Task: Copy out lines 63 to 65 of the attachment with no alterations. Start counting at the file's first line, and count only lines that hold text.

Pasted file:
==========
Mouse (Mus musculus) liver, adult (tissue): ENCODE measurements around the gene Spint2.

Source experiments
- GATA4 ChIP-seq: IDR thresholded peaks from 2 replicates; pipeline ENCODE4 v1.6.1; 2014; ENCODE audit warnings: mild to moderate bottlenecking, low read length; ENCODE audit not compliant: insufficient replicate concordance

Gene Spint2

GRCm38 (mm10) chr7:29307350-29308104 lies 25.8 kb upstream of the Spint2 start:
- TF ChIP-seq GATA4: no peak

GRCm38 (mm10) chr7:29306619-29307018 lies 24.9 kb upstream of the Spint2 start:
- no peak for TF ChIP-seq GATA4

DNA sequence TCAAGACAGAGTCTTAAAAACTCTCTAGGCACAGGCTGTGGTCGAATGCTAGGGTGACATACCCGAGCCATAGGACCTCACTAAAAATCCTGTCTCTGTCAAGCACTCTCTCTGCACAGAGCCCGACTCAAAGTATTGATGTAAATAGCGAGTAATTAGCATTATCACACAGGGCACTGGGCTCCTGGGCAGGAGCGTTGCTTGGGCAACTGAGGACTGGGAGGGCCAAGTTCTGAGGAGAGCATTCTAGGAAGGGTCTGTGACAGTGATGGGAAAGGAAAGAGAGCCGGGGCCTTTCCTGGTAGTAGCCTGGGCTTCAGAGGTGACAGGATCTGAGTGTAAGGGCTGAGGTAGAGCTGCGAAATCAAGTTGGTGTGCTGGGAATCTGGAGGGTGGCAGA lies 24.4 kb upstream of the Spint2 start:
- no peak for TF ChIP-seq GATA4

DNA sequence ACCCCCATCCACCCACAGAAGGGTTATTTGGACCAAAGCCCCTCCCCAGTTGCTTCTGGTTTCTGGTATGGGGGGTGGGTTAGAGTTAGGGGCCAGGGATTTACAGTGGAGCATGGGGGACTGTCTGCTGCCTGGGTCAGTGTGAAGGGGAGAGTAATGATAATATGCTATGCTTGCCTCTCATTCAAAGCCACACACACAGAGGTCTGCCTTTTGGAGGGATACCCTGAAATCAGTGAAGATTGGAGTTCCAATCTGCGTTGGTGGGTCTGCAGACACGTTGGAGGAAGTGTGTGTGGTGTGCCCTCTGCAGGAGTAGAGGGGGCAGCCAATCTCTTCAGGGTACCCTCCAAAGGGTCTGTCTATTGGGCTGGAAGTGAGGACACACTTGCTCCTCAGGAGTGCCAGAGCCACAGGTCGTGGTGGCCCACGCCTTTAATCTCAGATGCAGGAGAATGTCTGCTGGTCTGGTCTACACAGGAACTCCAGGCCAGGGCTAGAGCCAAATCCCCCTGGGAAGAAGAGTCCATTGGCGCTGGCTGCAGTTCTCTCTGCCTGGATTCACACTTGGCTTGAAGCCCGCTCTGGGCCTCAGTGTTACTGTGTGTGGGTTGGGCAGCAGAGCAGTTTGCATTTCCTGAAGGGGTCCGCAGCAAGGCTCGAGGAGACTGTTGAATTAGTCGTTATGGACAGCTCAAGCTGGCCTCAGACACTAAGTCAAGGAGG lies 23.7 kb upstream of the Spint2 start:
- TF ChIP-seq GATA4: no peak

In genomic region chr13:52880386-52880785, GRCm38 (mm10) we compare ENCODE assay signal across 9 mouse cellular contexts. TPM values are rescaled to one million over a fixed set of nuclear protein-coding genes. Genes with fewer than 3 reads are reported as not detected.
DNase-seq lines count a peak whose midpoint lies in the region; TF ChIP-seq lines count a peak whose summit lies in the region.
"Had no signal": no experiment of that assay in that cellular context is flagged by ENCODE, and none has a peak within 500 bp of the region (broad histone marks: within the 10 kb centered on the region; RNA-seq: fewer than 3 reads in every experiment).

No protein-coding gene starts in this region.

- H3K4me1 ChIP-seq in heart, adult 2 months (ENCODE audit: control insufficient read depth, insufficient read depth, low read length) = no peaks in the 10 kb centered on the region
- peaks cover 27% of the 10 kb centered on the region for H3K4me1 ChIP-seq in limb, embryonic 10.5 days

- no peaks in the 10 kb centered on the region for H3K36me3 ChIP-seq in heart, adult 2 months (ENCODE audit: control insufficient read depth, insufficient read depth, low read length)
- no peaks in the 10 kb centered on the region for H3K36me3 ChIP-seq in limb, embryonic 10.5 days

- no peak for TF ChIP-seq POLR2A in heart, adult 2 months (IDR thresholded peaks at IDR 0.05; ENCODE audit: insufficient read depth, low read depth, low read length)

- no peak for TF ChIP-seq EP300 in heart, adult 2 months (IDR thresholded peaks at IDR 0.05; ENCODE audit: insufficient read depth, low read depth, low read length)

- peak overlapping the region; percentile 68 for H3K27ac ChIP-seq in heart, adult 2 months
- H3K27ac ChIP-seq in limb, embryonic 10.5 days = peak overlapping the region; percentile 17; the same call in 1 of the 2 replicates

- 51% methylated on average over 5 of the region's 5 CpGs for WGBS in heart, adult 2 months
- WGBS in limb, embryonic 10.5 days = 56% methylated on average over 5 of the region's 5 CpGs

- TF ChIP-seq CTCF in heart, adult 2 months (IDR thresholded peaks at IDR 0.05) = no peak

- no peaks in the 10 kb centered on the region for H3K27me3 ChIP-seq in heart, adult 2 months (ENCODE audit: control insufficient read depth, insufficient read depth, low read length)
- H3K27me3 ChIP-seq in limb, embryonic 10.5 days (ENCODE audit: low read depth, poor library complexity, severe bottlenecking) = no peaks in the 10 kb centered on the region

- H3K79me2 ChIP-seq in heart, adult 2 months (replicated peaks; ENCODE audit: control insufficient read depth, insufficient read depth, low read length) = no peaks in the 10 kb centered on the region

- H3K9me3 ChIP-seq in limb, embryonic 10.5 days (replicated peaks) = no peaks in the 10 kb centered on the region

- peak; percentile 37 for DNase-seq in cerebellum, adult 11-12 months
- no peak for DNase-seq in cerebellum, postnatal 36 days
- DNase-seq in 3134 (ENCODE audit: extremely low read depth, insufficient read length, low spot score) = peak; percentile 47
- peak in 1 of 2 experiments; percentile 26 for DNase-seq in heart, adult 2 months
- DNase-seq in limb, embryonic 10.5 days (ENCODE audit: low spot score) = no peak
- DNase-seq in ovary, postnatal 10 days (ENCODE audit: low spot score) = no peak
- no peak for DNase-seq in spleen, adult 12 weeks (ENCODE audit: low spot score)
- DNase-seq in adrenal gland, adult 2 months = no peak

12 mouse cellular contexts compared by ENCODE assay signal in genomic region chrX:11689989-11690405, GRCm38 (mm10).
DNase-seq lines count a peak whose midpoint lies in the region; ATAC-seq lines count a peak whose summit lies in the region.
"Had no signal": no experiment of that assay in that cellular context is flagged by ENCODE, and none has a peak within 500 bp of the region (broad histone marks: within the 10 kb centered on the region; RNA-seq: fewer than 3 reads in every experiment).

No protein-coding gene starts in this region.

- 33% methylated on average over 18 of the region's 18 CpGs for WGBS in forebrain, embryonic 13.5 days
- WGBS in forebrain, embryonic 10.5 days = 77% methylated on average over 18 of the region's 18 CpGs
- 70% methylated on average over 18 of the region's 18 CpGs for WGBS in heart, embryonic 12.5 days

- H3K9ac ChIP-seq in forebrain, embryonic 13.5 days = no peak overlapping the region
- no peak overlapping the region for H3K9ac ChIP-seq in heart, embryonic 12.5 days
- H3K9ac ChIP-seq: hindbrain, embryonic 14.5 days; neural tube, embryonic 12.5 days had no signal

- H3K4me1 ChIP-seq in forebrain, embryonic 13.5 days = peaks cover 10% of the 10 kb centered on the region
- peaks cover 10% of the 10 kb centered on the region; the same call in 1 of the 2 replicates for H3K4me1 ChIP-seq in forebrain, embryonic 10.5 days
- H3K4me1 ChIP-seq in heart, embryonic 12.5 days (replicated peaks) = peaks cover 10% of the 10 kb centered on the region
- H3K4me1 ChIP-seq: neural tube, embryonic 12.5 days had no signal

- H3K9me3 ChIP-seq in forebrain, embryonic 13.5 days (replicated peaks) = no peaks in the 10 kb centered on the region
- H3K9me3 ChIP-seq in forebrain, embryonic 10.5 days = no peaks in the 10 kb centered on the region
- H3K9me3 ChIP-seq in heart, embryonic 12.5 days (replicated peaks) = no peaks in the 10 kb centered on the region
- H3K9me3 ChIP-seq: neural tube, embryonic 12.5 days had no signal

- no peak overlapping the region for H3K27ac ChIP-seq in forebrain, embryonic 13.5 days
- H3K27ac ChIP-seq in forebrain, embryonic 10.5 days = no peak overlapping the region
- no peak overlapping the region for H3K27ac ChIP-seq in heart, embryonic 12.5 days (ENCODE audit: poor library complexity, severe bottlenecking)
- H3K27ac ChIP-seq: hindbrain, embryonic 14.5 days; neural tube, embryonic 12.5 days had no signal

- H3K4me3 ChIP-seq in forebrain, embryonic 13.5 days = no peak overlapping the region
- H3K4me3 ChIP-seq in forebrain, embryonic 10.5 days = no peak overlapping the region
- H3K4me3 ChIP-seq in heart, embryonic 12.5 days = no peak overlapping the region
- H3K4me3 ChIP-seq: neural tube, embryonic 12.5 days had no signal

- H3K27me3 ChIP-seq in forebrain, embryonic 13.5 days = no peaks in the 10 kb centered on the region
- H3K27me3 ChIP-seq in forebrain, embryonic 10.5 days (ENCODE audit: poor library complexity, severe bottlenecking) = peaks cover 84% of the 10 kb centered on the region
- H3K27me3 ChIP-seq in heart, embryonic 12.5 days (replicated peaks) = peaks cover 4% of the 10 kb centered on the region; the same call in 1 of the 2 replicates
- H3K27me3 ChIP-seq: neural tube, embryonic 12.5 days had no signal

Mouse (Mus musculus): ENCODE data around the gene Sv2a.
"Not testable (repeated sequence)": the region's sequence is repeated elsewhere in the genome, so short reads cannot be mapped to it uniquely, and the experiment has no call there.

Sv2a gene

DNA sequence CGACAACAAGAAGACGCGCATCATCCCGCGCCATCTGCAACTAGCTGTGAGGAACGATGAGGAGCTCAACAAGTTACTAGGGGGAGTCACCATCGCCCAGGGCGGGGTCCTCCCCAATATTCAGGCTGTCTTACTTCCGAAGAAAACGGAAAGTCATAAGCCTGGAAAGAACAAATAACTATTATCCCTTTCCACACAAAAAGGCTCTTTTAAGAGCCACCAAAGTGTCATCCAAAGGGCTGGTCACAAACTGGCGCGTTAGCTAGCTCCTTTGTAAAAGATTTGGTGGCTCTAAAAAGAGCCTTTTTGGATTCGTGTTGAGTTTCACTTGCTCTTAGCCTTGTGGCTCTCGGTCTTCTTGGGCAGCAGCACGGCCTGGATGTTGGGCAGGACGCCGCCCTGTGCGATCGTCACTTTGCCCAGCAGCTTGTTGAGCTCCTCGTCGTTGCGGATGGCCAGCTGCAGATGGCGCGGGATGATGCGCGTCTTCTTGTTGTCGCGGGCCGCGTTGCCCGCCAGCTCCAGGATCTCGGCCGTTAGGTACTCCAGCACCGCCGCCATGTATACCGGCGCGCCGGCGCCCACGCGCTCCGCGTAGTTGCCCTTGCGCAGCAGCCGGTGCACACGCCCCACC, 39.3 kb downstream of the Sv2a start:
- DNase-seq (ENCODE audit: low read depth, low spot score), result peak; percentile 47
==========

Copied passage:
- H3K4me3 ChIP-seq in forebrain, embryonic 10.5 days = no peak overlapping the region
- H3K4me3 ChIP-seq in heart, embryonic 12.5 days = no peak overlapping the region
- H3K4me3 ChIP-seq: neural tube, embryonic 12.5 days had no signal